Impact management practices are less robust at later stages of the investment cycle, with just 20% of impact investors following up on impact underperformance with investees, finds new research.
A study by impact verification business BlueMark, which analyses how the IFC’s Operating Principles for Impact Management are being used by the market, found that when impact investors do follow up on underperformance they tend to do so through engagement with the underlying company or companies.
Last year, insurance giant Zurich said it would “invest what is needed” to meet a shortfall in the environmental and social targets of its impact investment portfolio – but the practice remains extremely rare.
It found just 17% of have a process to assess the sustainability of impact at exit, and only 11% solicited input from stakeholders to assess impact performance.
It also found that 93% aligned with the Sustainable Development Goals, 97% had a consistent approach to compare impact performance across investments and 47% aligned staff incentives with impact performance.
But BlueMark warned that “impact investors have work to do to deliver on their good intentions”, with only 32% monitoring and reviewing any unexpected positive or negative impacts of their investments. It said the research could act as a “Practice Benchmark” for the impact investment industry. It is currently aligned with the IFC Operating Principles for Impact Management but may evolve to incorporate standards such as SDG Impact from the UN and the EU’s Sustainable Finance Disclosure Regulation (SFDR).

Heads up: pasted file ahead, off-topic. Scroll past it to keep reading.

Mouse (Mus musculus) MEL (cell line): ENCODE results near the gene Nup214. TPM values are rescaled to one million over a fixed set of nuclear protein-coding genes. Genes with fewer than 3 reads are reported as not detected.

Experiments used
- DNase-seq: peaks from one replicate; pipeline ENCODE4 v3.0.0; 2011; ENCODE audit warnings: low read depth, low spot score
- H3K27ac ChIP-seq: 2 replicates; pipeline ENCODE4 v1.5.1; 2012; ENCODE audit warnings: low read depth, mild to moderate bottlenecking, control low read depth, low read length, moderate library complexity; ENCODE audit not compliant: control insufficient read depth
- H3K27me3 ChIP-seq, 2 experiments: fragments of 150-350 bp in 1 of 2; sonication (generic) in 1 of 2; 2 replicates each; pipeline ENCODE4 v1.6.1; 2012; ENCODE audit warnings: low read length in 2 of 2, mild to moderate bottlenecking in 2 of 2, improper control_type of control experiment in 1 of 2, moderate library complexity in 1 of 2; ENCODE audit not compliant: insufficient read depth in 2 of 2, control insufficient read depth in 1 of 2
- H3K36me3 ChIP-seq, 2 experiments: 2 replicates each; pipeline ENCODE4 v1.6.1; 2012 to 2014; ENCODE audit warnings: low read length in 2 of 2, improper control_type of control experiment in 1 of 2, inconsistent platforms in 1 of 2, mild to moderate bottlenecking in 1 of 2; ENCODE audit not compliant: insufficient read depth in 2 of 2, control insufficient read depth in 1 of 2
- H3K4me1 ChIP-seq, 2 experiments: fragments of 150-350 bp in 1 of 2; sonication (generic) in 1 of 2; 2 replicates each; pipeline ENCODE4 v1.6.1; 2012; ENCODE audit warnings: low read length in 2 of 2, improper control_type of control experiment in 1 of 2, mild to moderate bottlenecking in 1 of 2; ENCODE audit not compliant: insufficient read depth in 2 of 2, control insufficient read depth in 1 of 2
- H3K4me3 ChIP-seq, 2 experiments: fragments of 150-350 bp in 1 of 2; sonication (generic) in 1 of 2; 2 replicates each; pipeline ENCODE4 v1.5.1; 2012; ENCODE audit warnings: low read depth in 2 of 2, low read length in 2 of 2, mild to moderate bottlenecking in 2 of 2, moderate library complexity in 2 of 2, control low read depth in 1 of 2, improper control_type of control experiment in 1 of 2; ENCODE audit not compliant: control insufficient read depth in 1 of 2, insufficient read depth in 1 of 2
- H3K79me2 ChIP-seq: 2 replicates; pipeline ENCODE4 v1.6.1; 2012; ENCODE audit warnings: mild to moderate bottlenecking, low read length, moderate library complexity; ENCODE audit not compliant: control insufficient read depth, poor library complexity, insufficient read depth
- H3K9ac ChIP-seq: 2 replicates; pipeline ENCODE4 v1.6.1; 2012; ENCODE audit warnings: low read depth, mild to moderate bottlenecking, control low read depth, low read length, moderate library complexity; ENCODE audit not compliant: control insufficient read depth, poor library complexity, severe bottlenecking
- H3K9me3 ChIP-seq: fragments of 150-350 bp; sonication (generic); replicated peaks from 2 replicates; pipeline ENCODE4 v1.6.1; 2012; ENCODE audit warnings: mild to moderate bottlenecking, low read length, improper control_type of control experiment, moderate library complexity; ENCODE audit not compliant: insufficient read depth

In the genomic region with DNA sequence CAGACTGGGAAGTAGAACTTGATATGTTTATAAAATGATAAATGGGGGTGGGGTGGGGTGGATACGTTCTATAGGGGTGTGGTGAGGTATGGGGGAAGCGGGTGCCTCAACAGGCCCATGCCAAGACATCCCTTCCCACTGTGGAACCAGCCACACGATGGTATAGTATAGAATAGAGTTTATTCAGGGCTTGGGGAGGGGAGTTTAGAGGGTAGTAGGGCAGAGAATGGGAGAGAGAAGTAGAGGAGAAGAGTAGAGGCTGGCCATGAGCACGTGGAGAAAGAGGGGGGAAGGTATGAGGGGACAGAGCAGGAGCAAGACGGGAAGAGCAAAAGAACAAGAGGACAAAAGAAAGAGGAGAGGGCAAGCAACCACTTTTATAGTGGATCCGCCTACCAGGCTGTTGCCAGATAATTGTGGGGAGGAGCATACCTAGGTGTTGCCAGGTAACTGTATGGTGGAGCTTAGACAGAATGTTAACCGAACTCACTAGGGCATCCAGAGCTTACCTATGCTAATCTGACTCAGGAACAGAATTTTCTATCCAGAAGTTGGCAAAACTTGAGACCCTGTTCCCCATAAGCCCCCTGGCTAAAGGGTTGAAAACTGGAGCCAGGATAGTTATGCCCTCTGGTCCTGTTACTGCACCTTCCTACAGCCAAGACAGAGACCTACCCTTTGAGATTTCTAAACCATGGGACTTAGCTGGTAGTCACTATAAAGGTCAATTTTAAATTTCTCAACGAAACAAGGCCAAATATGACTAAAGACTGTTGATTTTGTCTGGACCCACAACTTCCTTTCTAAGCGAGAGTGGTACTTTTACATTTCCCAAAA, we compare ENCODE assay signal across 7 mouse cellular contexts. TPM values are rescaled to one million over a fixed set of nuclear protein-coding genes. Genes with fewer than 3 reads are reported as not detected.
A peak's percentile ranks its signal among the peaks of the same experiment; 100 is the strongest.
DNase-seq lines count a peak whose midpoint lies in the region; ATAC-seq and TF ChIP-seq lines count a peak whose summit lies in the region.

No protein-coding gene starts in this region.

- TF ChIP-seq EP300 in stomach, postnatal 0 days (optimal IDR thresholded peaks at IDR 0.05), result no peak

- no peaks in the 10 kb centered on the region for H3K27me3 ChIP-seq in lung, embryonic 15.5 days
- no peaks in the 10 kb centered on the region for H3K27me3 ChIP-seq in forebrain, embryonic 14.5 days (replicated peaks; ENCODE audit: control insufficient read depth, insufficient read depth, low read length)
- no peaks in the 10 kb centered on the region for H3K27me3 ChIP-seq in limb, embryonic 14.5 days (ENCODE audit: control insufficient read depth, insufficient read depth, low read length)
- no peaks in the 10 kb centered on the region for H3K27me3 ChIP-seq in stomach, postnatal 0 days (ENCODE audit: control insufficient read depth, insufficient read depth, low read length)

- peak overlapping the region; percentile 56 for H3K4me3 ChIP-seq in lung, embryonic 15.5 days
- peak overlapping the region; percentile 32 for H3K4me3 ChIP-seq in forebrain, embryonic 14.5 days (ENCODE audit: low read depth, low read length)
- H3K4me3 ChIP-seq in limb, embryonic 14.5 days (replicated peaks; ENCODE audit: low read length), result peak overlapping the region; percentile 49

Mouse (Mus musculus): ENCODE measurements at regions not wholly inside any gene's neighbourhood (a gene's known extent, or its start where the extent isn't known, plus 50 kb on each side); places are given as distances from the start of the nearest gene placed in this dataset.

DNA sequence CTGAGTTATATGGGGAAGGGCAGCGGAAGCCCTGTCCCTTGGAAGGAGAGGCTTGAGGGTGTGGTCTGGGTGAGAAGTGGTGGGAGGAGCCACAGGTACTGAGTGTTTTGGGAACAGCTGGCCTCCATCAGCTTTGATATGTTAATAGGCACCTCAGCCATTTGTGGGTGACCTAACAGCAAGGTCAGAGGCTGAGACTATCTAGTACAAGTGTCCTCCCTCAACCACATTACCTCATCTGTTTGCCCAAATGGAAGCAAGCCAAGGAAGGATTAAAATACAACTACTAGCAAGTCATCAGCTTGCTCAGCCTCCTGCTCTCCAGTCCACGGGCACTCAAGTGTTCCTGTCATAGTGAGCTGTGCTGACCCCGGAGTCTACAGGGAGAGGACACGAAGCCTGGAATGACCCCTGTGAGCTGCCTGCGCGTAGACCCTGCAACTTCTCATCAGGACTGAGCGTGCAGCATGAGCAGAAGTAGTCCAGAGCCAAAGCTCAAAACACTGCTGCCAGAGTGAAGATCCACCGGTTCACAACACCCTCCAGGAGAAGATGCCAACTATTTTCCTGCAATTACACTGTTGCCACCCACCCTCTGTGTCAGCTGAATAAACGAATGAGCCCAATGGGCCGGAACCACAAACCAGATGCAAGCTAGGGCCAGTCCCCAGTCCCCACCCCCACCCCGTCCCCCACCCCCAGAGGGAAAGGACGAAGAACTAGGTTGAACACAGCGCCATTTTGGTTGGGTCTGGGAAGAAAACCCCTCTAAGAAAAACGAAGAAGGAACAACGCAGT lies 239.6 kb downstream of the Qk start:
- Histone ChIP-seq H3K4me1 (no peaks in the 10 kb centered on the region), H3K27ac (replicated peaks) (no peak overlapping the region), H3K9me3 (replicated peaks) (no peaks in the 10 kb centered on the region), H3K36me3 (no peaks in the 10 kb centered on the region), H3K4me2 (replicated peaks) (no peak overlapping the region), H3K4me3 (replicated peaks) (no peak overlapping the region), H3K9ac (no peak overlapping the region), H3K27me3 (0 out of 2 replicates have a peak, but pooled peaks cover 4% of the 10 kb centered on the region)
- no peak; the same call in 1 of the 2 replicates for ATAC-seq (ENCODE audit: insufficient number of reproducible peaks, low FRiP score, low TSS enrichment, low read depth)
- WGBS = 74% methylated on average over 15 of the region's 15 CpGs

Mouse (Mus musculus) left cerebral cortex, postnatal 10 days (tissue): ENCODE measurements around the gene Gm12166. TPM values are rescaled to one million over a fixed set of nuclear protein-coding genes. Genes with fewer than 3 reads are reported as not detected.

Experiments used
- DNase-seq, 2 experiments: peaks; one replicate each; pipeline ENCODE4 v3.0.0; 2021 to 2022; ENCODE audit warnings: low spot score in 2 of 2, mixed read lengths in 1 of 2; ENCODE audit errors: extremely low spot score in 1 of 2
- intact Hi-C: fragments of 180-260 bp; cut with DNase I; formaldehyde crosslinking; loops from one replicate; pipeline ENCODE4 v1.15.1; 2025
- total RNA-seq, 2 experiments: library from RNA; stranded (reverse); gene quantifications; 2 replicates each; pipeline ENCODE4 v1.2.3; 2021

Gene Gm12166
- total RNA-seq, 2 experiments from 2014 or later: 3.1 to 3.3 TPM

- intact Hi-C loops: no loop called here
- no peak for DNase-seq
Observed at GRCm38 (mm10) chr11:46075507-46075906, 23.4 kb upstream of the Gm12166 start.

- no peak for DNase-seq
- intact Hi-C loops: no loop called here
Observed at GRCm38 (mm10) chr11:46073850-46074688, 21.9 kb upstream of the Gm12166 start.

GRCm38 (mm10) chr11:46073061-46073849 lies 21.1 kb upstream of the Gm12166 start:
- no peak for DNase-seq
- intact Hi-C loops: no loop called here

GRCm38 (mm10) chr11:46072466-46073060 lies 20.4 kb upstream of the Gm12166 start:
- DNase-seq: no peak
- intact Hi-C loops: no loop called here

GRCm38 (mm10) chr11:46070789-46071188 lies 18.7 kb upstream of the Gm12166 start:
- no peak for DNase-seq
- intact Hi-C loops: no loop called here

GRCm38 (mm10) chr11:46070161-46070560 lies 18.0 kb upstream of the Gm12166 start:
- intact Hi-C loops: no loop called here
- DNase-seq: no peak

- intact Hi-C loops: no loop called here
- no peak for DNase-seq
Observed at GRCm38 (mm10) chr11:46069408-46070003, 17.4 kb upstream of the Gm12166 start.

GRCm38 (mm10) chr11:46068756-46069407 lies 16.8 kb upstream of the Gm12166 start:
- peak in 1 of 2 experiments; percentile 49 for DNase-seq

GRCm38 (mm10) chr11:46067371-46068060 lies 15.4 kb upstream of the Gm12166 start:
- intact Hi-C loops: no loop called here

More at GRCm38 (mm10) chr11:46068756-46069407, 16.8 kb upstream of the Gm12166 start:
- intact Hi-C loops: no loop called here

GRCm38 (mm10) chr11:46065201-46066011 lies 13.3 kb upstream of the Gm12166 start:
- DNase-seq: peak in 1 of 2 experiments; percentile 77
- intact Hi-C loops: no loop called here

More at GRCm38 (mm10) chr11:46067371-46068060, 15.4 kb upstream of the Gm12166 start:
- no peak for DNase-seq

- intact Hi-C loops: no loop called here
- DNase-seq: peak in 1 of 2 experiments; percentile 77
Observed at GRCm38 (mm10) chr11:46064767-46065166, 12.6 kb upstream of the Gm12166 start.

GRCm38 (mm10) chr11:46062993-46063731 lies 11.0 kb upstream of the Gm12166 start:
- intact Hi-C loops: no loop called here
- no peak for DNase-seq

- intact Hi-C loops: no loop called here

The report concludes that: “While the Impact Principles and the emerging SDG Impact Standards represent significant advancements in the market’s common understanding of standards for impact management, confusion remains about how impact investors should report their impact performance.
“Asset allocators and managers have a particular hunger for impact performance assurance and benchmarks, which BlueMark intends to contribute to even as common standards for performance reporting remain elusive.”